Addressing Head On the Myths and Misinformation That are Holding TAR Back

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Technology-assisted review (and especially Continuous Active Learning) has been shown to substantially save on review cost and time, often by as much as 80-90%. It does so by using a form of artificial intelligence called supervised machine learning. In this process, an algorithm infers the labels of yet-to-be-reviewed documents based on learning from previously labeled training examples.

Despite TAR’s demonstrated savings, both in peer-reviewed studies and in case after case, there remains much confusion about how TAR works, which form of TAR to use, and even the definition of the term itself. Part of the problem stems from providers with a vested interest in marketing older, less-effective TAR software; part inheres in the nature of TAR itself, which can feel complicated and perhaps a bit “black box” to those not versed in how easy a good TAR system can be to use.

Join us for this hour of “Straight Talk on TAR” as we debunk many of the myths of TAR and its superior abilities. Our panel consists of top TAR experts from both the legal and scientific communities.

What we cover:

  • What TAR is and what it is not. (Hint: It isn’t clustering or threading!)
  • What the different types of TAR are and which works best, including a discussion of all these “new” flavors of TAR that keep popping up.
  • What the scientific research tells us about TAR. (Hint: That CAL works!)
  • Whether you should use TAR for all your cases? (Hint: Yes!)
  • How to recognize FUD (Fear, Uncertainty and Doubt) and tell the “Real CAL” from “Fake (or Non-) CAL,” and why that matters.

Our speakers will pull no punches in getting to the facts, backing it up with their own experience and solid, independent scientific research.

Learn why clients and their counsel may not using TAR 2.0 / CAL and how it is appropriate for all cases. We welcome all questions.

If you have been wondering why your counsel isn’t recommending TAR for your cases, you don’t want to miss this on-demand webinar.


Maura R. Grossman | Research Professor | University of Waterloo
Maura Grossman

Maura R. Grossman is a Research Professor in the David R. Cheriton School of Computer Science at the University of Waterloo, in Ontario, as well as an eDiscovery attorney and consultant in New York City.Previously, Grossman was of counsel at Wachtell, Lipton, Rosen & Katz, where for 17 years, she represented Fortune 100 companies and major financial services institutions in corporate and securities litigation and white-collar criminal and regulatory investigations, and advised the firm’s lawyers and clients on legal, technical, and strategic issues involving eDiscovery and information governance, both domestically and abroad. Grossman is a well-known and influential eDiscovery lawyer.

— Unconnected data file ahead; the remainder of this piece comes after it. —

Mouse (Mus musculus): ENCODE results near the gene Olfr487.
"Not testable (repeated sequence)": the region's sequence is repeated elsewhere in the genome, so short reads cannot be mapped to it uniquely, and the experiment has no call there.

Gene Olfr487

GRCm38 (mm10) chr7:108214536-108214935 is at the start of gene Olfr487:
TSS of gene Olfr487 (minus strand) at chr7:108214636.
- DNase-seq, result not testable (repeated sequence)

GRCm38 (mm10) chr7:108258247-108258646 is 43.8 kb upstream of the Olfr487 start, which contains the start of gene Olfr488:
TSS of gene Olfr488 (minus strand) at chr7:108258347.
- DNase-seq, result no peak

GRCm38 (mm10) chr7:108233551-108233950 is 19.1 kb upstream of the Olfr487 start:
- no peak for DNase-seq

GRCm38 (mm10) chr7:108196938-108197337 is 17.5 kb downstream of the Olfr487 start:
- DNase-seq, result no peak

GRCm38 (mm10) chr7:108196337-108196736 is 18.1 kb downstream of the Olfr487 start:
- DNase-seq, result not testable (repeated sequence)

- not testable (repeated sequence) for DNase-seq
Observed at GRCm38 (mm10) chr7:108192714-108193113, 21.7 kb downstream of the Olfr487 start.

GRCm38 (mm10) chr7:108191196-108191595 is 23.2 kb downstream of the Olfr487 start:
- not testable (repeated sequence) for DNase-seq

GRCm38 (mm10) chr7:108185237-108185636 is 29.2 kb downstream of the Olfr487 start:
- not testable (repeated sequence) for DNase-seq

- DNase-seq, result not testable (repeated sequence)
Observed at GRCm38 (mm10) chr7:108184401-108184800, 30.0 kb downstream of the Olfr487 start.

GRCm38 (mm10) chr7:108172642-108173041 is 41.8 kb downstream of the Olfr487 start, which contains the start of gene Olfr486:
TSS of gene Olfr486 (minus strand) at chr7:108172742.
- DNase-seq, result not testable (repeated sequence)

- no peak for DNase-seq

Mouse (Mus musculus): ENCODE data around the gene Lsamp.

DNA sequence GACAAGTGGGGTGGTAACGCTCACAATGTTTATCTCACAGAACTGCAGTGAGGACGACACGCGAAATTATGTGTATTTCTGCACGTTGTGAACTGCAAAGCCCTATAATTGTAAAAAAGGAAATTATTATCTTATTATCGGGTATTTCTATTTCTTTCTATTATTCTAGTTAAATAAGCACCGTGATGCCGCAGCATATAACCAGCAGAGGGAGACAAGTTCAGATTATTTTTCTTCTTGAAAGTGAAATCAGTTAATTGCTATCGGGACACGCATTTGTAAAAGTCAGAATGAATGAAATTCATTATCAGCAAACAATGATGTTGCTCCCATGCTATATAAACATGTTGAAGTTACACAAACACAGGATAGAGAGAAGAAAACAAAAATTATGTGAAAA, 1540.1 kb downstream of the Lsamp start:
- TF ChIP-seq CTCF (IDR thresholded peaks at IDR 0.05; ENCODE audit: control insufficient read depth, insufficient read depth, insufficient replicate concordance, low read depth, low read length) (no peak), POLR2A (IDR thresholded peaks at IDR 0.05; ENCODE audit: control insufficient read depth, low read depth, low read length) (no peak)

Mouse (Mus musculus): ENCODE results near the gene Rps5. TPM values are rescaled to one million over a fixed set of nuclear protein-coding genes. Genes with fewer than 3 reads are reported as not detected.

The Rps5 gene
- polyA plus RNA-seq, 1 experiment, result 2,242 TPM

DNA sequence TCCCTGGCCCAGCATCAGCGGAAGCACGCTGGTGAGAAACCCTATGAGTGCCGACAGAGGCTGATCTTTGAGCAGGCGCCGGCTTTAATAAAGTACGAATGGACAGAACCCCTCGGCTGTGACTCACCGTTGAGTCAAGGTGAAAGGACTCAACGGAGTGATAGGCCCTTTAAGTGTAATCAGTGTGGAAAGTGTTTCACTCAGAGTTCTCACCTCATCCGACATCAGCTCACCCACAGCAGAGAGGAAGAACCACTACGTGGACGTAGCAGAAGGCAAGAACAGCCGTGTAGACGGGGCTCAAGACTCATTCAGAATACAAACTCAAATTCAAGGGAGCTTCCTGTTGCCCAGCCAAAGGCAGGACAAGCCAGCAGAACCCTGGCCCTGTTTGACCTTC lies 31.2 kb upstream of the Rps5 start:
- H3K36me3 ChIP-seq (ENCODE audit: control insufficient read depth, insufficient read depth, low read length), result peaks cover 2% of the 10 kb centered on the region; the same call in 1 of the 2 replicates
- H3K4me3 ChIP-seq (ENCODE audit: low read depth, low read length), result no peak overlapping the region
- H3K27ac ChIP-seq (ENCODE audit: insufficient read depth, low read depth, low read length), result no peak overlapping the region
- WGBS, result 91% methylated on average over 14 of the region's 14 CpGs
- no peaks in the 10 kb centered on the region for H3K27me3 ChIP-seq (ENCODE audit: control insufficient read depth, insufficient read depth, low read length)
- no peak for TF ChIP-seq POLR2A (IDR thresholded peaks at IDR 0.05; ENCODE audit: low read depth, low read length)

Jeremy Pickens, Ph.D. | Chief Scientist | Catalyst
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Jeremy is one of the world’s leading search scientists and a pioneer in the field of collaborative exploratory search, a form of search in which a group of people who share a common information need actively collaborate to achieve it. Jeremy has six patents pending in the field of search and information retrieval, including two for collaborative exploratory search systems. At Catalyst, he researches and develops methods of using collaborative search to achieve more intelligent and precise results in e-discovery search and review. He also studies other ways to enhance search and review within the Catalyst system.

John Tredennick | Founder and CEO |Catalyst
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John Tredennick is the CEO and founder of Catalyst Repository Systems, which designs, builds and runs the world's fastest and most powerful software platform for complex e-discovery, regulatory investigations and compliance.  A former trial lawyer and litigation partner with a large national law firm (20+ years), John has written or edited five books and countless articles on litigation and technology issues and has spoken before legal-technology audiences in five continents. Recently, The American Lawyer named him one of the top six e-discovery trail blazers  in its issue on the “Top 50 Big Law Innovators of the Last 50 Years.” He also served as chair of the American Bar Association’s Law Practice Management Section and was editor-in-chief of its flagship magazine Law Practice and the founder and editor of its webzine Law Practice Today.

Thomas C. Gricks III | Managing Director, Professional Services | Catalyst
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Tom is a managing director at Catalyst and a licensed attorney in Pennsylvania. Before recently joining Catalyst, he was a general commercial litigator for 23 years. He practiced before both federal and state courts across the United States, and, in addition to Pennsylvania, is admitted to practice in a number of federal jurisdictions, including the Supreme Court. For the past several years, Tom has devoted a substantial portion of his practice to e-discovery, with a particular emphasis on TAR. He argued the Global Aerospace case before the Circuit Court in Loudoun County, Virginia, which is the first case to permit the use of TAR over the objection of the opposing party.


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